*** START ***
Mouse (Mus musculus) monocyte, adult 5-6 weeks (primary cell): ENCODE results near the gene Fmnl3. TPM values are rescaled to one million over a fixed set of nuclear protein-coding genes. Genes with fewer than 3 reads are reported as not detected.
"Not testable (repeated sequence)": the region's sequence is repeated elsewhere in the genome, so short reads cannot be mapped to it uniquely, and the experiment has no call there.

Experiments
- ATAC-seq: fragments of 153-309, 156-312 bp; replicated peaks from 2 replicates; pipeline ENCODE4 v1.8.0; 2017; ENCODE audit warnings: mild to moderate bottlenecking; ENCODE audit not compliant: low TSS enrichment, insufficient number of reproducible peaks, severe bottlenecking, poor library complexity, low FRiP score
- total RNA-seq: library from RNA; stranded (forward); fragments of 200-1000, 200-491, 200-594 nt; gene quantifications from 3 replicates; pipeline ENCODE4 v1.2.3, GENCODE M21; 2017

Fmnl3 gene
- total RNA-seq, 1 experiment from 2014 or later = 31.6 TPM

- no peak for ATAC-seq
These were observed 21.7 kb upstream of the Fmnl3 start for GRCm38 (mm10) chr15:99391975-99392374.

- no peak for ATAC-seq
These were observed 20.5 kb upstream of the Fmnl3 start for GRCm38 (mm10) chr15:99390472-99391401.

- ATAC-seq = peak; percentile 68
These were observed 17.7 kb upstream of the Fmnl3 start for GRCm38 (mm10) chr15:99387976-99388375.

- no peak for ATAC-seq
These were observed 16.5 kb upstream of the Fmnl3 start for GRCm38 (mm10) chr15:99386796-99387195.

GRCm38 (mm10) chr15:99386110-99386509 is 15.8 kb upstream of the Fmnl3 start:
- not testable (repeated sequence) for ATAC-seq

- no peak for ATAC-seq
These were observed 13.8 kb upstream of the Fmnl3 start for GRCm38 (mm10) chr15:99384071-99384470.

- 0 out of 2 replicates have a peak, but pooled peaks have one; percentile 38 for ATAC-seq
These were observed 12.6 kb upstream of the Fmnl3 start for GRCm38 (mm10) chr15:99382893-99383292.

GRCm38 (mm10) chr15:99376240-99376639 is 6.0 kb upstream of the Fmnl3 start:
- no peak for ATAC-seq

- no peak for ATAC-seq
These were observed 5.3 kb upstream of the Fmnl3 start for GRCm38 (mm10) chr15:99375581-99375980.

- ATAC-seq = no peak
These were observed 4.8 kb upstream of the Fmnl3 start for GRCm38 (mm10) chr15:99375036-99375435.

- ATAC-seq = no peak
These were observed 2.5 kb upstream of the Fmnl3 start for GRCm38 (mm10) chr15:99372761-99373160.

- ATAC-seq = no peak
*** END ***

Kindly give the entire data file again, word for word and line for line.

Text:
Mouse (Mus musculus) monocyte, adult 5-6 weeks (primary cell): ENCODE results near the gene Fmnl3. TPM values are rescaled to one million over a fixed set of nuclear protein-coding genes. Genes with fewer than 3 reads are reported as not detected.
"Not testable (repeated sequence)": the region's sequence is repeated elsewhere in the genome, so short reads cannot be mapped to it uniquely, and the experiment has no call there.

Experiments
- ATAC-seq: fragments of 153-309, 156-312 bp; replicated peaks from 2 replicates; pipeline ENCODE4 v1.8.0; 2017; ENCODE audit warnings: mild to moderate bottlenecking; ENCODE audit not compliant: low TSS enrichment, insufficient number of reproducible peaks, severe bottlenecking, poor library complexity, low FRiP score
- total RNA-seq: library from RNA; stranded (forward); fragments of 200-1000, 200-491, 200-594 nt; gene quantifications from 3 replicates; pipeline ENCODE4 v1.2.3, GENCODE M21; 2017

Fmnl3 gene
- total RNA-seq, 1 experiment from 2014 or later = 31.6 TPM

- no peak for ATAC-seq
These were observed 21.7 kb upstream of the Fmnl3 start for GRCm38 (mm10) chr15:99391975-99392374.

- no peak for ATAC-seq
These were observed 20.5 kb upstream of the Fmnl3 start for GRCm38 (mm10) chr15:99390472-99391401.

- ATAC-seq = peak; percentile 68
These were observed 17.7 kb upstream of the Fmnl3 start for GRCm38 (mm10) chr15:99387976-99388375.

- no peak for ATAC-seq
These were observed 16.5 kb upstream of the Fmnl3 start for GRCm38 (mm10) chr15:99386796-99387195.

GRCm38 (mm10) chr15:99386110-99386509 is 15.8 kb upstream of the Fmnl3 start:
- not testable (repeated sequence) for ATAC-seq

- no peak for ATAC-seq
These were observed 13.8 kb upstream of the Fmnl3 start for GRCm38 (mm10) chr15:99384071-99384470.

- 0 out of 2 replicates have a peak, but pooled peaks have one; percentile 38 for ATAC-seq
These were observed 12.6 kb upstream of the Fmnl3 start for GRCm38 (mm10) chr15:99382893-99383292.

GRCm38 (mm10) chr15:99376240-99376639 is 6.0 kb upstream of the Fmnl3 start:
- no peak for ATAC-seq

- no peak for ATAC-seq
These were observed 5.3 kb upstream of the Fmnl3 start for GRCm38 (mm10) chr15:99375581-99375980.

- ATAC-seq = no peak
These were observed 4.8 kb upstream of the Fmnl3 start for GRCm38 (mm10) chr15:99375036-99375435.

- ATAC-seq = no peak
These were observed 2.5 kb upstream of the Fmnl3 start for GRCm38 (mm10) chr15:99372761-99373160.

- ATAC-seq = no peak